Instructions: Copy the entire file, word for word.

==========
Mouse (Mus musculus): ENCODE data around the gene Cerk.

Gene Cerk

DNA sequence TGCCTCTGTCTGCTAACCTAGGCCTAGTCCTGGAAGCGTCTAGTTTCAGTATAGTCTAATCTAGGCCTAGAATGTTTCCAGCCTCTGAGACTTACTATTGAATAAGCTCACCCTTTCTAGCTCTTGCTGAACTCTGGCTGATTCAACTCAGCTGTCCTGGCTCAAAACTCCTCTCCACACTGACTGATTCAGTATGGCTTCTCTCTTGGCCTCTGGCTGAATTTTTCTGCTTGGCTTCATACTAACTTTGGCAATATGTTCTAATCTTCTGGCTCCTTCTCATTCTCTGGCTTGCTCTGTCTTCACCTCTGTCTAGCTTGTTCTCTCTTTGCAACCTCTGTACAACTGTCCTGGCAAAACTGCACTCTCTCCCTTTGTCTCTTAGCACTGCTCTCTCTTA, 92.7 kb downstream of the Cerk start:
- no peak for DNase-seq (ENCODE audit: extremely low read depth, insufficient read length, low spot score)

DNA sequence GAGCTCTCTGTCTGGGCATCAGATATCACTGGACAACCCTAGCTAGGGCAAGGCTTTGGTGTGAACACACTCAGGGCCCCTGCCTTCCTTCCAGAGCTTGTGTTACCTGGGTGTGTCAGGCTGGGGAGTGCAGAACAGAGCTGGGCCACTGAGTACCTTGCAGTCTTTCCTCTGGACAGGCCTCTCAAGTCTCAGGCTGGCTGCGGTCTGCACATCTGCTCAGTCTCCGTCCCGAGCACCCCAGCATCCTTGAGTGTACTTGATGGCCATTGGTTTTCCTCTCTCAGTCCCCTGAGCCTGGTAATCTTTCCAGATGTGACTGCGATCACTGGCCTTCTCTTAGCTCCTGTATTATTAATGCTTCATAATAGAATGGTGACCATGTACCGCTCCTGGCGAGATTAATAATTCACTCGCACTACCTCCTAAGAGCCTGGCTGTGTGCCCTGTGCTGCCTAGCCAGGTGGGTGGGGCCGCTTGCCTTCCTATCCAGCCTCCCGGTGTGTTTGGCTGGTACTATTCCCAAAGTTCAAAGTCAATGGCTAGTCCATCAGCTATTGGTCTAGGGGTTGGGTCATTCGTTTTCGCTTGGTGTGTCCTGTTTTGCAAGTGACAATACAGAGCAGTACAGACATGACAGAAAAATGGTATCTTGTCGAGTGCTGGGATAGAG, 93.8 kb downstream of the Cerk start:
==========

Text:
Mouse (Mus musculus): ENCODE data around the gene Cerk.

Gene Cerk

DNA sequence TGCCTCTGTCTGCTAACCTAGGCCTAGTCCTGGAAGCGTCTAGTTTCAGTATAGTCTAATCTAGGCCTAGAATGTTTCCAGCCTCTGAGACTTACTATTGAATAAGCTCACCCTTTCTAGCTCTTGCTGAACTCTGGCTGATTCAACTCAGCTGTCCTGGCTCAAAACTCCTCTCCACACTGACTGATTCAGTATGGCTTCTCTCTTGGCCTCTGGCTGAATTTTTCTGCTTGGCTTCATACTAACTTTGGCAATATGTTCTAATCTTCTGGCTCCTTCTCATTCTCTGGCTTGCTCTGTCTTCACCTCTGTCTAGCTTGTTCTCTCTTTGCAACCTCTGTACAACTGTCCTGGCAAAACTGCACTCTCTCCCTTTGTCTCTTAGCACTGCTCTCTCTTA, 92.7 kb downstream of the Cerk start:
- no peak for DNase-seq (ENCODE audit: extremely low read depth, insufficient read length, low spot score)

DNA sequence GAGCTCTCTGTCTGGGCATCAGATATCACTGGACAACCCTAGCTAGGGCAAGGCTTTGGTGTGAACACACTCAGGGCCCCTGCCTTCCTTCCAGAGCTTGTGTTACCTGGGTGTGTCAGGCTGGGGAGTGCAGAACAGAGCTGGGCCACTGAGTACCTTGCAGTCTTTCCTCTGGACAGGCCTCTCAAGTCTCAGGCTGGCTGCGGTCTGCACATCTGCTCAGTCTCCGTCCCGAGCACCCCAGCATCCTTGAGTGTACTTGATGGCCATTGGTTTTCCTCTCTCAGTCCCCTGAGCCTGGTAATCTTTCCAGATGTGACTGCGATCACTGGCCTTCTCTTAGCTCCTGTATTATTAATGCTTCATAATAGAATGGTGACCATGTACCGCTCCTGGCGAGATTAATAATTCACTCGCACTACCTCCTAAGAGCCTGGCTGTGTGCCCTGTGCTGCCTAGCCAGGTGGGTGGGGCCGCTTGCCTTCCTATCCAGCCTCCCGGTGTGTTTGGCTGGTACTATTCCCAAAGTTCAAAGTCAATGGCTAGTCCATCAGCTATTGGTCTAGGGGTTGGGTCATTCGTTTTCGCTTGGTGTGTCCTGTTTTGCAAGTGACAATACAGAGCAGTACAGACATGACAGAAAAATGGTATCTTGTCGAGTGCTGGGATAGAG, 93.8 kb downstream of the Cerk start: